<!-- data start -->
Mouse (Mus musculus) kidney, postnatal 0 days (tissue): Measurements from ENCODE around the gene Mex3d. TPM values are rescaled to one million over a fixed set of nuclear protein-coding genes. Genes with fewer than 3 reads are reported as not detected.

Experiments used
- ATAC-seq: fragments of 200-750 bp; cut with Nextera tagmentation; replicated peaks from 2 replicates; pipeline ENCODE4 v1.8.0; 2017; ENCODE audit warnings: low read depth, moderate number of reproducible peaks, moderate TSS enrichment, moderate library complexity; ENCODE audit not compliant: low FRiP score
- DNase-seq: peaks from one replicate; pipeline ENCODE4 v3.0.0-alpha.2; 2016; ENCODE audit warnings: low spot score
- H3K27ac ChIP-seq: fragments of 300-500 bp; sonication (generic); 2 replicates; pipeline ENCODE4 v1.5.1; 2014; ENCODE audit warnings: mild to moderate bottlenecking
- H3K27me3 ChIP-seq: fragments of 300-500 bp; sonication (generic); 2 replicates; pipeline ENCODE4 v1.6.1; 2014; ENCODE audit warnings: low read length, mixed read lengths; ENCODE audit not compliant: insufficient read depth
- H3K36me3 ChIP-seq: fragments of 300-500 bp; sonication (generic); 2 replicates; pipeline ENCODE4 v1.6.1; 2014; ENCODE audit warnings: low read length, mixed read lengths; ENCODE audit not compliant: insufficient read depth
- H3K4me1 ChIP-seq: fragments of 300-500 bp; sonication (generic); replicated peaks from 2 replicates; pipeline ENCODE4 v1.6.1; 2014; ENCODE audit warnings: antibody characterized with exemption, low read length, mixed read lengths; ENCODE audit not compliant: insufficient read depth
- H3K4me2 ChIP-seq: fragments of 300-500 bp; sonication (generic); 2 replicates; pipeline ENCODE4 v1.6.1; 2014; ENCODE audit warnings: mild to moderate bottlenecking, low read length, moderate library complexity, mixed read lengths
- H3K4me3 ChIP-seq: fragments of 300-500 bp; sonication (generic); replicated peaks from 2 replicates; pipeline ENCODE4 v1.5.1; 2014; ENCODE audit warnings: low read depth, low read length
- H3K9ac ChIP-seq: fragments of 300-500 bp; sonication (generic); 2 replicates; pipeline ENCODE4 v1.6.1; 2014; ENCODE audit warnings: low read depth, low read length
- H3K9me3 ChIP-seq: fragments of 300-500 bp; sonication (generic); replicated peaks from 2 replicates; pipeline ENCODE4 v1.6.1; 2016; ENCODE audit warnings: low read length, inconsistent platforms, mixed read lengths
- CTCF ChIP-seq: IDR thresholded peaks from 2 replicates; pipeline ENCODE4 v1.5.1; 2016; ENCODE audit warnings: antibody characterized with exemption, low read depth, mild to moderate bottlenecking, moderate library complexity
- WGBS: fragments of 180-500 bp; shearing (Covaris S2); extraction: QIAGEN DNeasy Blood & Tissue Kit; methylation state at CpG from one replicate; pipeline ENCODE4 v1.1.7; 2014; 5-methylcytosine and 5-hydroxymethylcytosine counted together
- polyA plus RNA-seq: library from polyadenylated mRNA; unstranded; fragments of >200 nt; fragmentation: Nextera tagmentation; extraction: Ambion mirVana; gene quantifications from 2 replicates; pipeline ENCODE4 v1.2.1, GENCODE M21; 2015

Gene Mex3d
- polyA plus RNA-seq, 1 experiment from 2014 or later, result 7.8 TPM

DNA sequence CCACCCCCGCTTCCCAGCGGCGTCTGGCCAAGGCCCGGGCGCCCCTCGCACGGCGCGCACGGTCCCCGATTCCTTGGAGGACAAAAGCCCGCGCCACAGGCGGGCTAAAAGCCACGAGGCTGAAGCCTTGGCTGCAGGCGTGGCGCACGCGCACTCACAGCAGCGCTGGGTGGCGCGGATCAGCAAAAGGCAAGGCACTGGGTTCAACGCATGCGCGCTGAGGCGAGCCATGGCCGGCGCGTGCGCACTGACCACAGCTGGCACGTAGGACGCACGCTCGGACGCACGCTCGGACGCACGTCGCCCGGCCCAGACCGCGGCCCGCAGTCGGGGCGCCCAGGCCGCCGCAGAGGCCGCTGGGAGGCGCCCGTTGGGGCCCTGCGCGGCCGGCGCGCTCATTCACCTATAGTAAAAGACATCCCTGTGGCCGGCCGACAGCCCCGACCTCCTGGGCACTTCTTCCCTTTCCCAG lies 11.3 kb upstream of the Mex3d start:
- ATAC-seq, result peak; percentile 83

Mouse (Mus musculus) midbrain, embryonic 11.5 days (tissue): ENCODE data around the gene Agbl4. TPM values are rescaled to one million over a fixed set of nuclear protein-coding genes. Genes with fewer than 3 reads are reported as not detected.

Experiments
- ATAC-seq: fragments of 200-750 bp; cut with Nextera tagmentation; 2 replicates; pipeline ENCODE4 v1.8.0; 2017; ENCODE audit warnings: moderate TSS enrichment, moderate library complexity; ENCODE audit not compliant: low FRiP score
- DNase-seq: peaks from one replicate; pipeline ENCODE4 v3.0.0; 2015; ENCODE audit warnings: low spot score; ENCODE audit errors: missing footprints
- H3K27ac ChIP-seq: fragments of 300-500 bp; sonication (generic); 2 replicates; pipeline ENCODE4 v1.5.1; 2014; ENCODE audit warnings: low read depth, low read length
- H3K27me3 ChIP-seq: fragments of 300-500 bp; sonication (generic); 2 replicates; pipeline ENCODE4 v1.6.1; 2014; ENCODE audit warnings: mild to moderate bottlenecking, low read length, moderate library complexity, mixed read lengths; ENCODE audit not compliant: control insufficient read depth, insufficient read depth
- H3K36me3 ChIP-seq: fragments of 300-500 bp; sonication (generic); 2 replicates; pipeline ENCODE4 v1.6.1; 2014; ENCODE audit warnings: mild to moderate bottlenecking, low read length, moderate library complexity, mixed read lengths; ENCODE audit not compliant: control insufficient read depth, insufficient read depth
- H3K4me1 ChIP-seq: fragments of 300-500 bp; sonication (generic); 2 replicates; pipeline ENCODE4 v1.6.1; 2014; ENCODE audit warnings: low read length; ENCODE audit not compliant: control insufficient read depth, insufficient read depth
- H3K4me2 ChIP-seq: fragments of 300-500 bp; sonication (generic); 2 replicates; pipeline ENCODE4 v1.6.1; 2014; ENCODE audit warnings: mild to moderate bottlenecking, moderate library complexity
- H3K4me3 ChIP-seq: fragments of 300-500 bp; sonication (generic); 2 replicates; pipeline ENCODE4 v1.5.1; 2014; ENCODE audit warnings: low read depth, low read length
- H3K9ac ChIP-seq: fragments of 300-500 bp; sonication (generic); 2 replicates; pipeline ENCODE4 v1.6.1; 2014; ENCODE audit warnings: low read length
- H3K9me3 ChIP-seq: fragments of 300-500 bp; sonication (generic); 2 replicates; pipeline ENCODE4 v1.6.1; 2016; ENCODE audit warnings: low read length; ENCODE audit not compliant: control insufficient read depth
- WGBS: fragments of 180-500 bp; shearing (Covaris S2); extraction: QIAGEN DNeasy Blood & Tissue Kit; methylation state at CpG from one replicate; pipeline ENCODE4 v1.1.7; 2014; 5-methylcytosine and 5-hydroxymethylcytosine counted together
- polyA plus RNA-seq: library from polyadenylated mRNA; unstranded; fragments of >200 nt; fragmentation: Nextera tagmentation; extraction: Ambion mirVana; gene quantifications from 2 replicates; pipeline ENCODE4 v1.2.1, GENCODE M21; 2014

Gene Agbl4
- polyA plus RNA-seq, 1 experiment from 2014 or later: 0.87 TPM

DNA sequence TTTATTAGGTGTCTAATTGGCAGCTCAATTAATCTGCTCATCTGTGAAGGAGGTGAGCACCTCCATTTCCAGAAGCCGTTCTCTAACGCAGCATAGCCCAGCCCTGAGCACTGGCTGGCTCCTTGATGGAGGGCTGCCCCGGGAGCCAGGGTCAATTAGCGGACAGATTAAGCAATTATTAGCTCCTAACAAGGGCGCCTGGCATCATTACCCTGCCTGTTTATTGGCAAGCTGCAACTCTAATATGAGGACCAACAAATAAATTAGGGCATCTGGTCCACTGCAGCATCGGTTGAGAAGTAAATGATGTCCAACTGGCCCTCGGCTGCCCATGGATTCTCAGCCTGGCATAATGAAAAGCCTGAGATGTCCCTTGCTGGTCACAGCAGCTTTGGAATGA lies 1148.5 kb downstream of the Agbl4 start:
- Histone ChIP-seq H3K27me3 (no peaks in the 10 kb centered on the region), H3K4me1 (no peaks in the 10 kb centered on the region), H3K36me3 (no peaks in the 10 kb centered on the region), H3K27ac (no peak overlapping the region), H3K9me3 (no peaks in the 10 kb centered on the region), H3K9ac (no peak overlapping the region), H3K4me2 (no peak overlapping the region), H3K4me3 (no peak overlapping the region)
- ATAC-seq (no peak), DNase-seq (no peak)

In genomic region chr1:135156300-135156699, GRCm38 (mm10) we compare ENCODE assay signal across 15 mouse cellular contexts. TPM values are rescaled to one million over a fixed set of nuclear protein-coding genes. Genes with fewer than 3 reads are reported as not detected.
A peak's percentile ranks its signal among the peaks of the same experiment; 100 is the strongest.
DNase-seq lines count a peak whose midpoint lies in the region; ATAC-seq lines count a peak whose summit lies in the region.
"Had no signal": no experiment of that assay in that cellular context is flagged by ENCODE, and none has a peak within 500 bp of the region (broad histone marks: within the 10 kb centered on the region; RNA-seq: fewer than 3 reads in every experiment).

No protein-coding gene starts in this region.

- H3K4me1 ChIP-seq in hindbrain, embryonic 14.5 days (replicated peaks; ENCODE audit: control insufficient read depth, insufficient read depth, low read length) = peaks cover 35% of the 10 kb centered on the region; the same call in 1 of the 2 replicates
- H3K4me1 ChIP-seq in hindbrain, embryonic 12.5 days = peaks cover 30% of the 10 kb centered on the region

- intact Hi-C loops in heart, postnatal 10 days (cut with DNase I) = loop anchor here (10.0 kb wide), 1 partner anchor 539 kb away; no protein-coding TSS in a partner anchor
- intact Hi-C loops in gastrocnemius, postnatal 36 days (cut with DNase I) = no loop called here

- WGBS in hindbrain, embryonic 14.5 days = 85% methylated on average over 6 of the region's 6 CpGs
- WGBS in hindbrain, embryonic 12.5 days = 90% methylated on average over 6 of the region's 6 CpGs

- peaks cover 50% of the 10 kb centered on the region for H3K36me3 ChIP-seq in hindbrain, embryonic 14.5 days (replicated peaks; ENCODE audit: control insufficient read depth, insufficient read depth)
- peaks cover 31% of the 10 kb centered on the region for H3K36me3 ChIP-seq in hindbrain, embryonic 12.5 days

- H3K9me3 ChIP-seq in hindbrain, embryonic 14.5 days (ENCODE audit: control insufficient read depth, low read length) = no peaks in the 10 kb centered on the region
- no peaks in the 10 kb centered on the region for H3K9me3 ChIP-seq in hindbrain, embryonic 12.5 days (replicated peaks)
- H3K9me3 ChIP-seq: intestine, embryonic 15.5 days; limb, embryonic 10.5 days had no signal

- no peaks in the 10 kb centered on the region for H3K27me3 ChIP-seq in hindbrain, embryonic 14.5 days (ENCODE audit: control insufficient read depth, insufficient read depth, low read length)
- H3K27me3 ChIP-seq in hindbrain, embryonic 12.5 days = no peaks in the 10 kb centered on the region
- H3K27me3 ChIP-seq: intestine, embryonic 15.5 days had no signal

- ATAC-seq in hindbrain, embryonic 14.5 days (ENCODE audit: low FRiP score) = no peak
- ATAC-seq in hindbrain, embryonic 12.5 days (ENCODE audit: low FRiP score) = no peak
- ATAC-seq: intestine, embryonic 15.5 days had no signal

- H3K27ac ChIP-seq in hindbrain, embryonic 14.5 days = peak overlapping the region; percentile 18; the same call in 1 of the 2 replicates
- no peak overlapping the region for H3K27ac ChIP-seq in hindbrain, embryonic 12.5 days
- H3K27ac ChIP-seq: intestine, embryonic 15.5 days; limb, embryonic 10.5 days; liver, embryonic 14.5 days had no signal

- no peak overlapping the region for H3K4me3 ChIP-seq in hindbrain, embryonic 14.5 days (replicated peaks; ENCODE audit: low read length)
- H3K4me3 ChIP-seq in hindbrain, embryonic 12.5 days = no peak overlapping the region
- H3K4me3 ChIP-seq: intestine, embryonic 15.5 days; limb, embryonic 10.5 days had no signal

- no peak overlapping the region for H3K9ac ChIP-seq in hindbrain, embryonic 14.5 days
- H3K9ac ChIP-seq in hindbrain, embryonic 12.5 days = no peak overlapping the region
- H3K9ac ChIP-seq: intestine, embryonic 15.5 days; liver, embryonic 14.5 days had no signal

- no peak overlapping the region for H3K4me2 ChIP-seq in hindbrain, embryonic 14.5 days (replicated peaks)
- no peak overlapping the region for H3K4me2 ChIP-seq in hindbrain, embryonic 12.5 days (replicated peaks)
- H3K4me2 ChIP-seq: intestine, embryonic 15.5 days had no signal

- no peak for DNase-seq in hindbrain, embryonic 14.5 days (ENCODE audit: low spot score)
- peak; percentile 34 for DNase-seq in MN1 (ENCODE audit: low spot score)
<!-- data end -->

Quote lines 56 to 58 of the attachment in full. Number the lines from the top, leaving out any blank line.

- H3K27me3 ChIP-seq in hindbrain, embryonic 12.5 days = no peaks in the 10 kb centered on the region
- H3K27me3 ChIP-seq: intestine, embryonic 15.5 days had no signal

- ATAC-seq in hindbrain, embryonic 14.5 days (ENCODE audit: low FRiP score) = no peak